The New Rules of Retirement Are Here
Here’s a slap for the financial planning industry that insists on using rules of thumb, specifically the 4% and 60-40 rules.
One of the things that really frosts me about this business is these “set and forget” tools. The idea that one number will serve you throughout your entire retirement is absurd.
Take the 4% rule first, which states you should withdraw 4% of your nest egg each year in retirement.
It puts such a crimp in our money lives in retirement when we could be enjoying other things. It’s just too restrictive. Plus, it’s based on numbers from the four worst years in the market’s history.
It’s just dumb.
Think of it this way. Can you imagine setting a single number as the basis of your spending for the rest of your life when you were 25?
And before you scoff at that 25 number, remember that many of us will spend 30 years in retirement. Thirty years would be from 25 to 55, so that’s a fair comparison.
The Monte Carlo approach, on the other hand, factors in a number of different scenarios that allow you to plan and adapt your spending as your situation changes. And it makes a whole lot more money available for you to enjoy.
That’s just one alternative. There are others.
The only good news is that the 4% rule isn’t damaging. The worst-case scenario is that it scares us into being thrifty during our golden years and is too restrictive.
But the other too-often-used rule of thumb for diversification, the 60-40 rule, can spell big trouble down the road.
The 60-40 rule states you should have 60% of your money in stocks and 40% in bonds or similar lower-risk holdings. My question for the set-and-forget advisors is “Who uses this dumb tool and when?”
At 55? At 60? At 65? When do we shift gears? Is it one day at random, or is there a preset date when we sell 40% of everything and buy a bunch of bonds?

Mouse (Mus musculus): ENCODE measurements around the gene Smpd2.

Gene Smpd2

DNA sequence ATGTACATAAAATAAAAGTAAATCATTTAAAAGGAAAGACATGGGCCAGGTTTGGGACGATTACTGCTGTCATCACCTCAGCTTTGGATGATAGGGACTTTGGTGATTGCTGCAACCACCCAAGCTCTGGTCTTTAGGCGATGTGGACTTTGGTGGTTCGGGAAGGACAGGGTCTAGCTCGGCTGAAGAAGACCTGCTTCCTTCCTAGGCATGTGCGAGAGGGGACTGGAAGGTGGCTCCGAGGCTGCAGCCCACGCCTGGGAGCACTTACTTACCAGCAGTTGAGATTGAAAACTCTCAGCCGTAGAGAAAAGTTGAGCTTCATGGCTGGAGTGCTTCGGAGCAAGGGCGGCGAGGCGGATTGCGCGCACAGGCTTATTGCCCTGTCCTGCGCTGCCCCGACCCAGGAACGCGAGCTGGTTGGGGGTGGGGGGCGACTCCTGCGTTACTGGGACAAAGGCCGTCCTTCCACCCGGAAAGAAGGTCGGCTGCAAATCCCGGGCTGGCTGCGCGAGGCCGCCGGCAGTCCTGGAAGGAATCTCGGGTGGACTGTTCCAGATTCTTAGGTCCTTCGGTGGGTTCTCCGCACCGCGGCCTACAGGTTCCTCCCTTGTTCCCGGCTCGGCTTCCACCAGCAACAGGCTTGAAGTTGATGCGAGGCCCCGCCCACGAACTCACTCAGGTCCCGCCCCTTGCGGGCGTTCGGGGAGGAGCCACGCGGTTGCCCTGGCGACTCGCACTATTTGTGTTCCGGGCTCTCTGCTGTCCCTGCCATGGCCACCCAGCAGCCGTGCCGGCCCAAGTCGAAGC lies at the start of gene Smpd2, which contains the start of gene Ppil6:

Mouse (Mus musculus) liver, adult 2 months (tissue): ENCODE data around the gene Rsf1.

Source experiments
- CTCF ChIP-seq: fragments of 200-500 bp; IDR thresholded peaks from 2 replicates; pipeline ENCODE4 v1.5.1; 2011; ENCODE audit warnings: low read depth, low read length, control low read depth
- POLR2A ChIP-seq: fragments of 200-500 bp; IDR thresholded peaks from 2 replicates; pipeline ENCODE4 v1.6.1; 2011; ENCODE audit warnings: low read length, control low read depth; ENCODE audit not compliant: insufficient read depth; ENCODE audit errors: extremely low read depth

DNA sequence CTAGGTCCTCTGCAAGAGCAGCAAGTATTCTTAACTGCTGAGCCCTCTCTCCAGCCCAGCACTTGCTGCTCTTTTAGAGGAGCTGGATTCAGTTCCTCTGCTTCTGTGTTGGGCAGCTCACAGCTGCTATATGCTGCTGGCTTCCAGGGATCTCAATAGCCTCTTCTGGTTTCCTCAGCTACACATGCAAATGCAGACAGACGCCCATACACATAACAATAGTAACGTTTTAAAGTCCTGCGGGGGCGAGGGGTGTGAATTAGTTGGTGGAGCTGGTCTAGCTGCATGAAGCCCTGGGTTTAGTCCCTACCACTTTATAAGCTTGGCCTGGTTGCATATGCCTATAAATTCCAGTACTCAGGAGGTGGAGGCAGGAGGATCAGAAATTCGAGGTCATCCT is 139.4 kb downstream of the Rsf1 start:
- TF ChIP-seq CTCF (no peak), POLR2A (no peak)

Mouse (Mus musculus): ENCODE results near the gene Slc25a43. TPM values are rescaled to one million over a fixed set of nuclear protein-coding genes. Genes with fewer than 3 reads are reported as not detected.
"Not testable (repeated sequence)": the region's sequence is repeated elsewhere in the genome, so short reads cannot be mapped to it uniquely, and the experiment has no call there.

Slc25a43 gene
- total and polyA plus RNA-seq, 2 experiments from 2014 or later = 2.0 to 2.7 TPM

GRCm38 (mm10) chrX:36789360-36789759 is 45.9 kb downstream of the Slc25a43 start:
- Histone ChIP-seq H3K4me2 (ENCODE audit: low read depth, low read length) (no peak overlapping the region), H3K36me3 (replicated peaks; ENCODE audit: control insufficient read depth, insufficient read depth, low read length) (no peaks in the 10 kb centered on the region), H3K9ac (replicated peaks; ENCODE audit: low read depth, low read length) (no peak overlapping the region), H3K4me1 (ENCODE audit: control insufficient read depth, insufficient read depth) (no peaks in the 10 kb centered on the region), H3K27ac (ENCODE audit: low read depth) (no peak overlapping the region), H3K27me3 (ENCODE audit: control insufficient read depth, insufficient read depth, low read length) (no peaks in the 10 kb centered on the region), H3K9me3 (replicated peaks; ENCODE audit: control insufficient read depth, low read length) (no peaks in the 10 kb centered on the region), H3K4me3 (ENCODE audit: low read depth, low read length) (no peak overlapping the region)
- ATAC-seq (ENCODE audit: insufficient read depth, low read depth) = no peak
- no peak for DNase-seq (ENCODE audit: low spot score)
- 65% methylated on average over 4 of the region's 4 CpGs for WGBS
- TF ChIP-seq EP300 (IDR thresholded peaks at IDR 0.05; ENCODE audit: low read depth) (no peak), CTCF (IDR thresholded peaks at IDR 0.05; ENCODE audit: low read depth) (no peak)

That’s the most obvious problem. But here’s where this set-in-stone stupidity ramps up our risk.
As we age, we shouldn’t necessarily stay with a number that worked for us 20 years earlier. At 80, don’t you think we might change the risk level in our portfolio to allow for the dwindling number of years we have to recover from a sell-off?
Use your age as the percentage you should hold in less-risky investments. It makes so much more sense. At age 55, have 55% in lower-risk holdings. At 60, 60%. At 70, 70%.
It isn’t a set-and-forget tool – thank God – and it does require you to be more vigilant and dynamic about your portfolio. But it also allows you to reduce your risk every year as you age… and that makes so much more sense than the one risk level of the 60-40 rule.
It’s fluid and allows you to start anytime. In fact, it allows you to adjust your portfolio when almost no one does but should: from day one.
I’m not a member of the “last check we write should bounce” club. I have responsibilities that require I leave behind a good-sized chunk of change. But 4% is way too tight, and I have been around this block too many times to not see the risk in the 60-40 idea.
The only advice I have for you is this: If your financial planner is using either of these set-and-forget tools, he isn’t doing his job. I’d start looking for a new planner.